A trip to Masi gave me a glimpse into the world of Amarone, and its capacity for ageing. Lovely cherry jam, plums, wild strawberries and undergrowth. Black cherries, with an earthy, cinnamon finish.
Geoffrey Dean’s top six wines of 2016
Pont des Arts Rose, Chene Bleu 2015 (Justerini & Brooks)
Made from 65-year old, ultra low-yielding (max 18hl/ha) Grenache vines in the southern Rhone, with a dollop of Syrah. Lovely texture, notable freshness, very long finish.
The Merle, Clare Valley Riesling, Pikes 2012 (Halifax Wines)
Flagship Riesling, only made in exceptional years, named after the Pike brothers’ mother. Slate-y and minerally with glorious lime notes. Wonderful length.
Vintage Champagne, Bruno Paillard 2006 (Handfords)
Superb offering from the blanc de blancs specialists. 8 years on lees, disgorged March 2015. Lemon posset/citrus; lots of tension, autolytic and mineral notes; very long.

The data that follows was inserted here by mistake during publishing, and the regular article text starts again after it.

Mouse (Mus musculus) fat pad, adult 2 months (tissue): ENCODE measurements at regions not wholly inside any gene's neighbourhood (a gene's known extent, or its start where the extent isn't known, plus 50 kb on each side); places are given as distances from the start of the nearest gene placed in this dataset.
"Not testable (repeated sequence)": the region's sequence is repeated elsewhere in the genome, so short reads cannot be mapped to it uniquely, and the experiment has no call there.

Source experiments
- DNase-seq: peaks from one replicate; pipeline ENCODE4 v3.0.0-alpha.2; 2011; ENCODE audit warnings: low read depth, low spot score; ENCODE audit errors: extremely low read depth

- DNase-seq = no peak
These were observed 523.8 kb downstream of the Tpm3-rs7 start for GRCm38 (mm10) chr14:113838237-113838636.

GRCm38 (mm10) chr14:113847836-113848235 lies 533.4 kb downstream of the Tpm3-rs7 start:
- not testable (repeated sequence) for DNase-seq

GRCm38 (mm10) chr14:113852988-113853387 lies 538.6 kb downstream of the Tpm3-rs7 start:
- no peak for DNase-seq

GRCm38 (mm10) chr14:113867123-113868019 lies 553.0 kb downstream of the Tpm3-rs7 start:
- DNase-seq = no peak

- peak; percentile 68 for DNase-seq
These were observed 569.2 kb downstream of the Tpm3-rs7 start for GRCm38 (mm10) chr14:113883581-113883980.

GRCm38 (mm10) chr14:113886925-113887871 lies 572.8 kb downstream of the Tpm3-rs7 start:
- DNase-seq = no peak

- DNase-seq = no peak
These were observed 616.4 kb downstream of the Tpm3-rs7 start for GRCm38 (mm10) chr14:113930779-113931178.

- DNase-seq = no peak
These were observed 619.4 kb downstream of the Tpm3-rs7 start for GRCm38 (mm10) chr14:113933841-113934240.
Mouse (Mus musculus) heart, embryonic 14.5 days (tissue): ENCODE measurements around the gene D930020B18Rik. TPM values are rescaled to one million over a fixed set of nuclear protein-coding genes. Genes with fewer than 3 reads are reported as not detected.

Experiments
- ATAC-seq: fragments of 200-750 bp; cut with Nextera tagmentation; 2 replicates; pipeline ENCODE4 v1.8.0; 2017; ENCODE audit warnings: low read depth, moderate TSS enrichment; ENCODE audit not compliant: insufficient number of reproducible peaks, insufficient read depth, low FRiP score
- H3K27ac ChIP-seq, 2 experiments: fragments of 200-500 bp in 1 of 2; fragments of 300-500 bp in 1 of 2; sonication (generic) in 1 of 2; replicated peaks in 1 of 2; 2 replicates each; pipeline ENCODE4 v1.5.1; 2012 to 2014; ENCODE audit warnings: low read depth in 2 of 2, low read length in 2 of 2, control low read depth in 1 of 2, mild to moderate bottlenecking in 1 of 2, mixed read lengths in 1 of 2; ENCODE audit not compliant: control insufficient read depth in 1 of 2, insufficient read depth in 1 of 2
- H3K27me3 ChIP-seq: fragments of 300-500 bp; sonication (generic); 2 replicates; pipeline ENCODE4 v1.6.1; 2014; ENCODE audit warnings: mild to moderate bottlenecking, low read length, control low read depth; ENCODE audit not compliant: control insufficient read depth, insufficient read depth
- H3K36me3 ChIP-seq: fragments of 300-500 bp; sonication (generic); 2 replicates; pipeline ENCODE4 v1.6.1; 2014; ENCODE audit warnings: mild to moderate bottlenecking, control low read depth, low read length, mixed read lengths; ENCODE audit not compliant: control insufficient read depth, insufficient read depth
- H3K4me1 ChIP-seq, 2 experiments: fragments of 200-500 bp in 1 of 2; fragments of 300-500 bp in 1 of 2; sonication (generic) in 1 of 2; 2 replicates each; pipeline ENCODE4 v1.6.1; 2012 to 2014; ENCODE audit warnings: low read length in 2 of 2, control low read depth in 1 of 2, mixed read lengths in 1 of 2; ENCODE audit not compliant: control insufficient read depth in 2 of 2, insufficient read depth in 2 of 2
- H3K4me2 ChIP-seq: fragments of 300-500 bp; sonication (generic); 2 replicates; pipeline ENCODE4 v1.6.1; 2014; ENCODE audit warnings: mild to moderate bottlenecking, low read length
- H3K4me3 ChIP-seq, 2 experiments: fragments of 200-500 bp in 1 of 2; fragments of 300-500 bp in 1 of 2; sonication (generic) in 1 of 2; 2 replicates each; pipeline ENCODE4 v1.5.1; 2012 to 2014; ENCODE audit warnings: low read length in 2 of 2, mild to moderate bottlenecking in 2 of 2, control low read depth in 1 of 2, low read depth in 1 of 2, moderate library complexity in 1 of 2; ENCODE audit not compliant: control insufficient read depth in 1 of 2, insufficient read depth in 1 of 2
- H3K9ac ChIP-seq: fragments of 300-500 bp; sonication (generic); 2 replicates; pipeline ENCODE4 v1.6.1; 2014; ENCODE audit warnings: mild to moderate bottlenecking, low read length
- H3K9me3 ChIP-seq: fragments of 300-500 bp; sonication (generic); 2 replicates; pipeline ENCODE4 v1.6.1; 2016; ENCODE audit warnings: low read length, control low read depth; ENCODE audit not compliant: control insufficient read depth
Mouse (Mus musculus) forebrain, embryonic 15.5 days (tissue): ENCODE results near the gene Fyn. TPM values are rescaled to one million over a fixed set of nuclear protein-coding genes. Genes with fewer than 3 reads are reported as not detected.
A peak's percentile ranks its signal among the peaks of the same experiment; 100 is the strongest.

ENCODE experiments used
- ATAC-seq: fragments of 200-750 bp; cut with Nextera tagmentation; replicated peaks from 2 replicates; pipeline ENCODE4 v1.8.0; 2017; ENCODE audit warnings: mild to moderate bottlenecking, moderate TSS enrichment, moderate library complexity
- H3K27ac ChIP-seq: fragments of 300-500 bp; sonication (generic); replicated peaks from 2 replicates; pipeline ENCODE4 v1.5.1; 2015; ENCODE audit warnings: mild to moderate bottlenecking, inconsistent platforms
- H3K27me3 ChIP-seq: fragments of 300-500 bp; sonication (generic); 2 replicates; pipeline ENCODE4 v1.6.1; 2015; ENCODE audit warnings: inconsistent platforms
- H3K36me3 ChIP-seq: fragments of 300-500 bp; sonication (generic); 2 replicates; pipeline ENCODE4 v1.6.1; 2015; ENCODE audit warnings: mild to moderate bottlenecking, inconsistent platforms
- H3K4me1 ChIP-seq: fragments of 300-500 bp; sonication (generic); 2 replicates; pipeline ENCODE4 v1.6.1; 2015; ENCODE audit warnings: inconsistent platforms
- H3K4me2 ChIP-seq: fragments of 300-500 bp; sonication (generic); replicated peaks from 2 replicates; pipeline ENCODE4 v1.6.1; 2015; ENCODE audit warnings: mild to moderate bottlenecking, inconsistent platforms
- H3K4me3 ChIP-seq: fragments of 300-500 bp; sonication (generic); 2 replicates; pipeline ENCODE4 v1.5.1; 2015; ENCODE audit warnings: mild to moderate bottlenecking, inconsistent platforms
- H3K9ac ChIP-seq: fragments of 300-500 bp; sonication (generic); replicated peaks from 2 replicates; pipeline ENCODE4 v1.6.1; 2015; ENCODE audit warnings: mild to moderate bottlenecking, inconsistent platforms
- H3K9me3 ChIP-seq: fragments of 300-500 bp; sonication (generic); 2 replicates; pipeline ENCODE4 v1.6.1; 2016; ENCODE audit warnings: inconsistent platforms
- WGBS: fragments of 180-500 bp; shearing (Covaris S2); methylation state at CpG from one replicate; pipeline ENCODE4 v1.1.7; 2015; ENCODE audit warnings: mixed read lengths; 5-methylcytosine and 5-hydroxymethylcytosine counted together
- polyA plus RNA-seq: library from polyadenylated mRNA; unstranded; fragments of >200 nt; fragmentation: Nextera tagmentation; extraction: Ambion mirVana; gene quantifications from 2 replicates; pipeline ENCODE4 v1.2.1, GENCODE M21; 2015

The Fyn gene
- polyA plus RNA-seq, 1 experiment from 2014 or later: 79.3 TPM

Selection 2/3 Pinot Noir, Stefano Lubiana 2008
Outstanding Tasmanian producer, Steve Lubiana, fashions some of the island’s best Pinot, just outside Hobart. Lovely red cherry and plum fruit, soft tannins and exceptional length.
Pinot Noir, Sumaridge 2012
Another world-class New World Pinot, from the Hemel-en-Aarde Valley in South Africa. Powerful and spicy, yet elegant with beautifully integrated tannins. 30% new oak gives structure. Lingering finish.
Clos Centeilles 2010, Minervois La Liviniere.
Mourvedre/Grenache/Syrah blend from one of the Languedoc’s top producers. Appealing red fruit, a wine with power yet also delicacy. Superbly-integrated tannins, a lot of complexity and memorable length.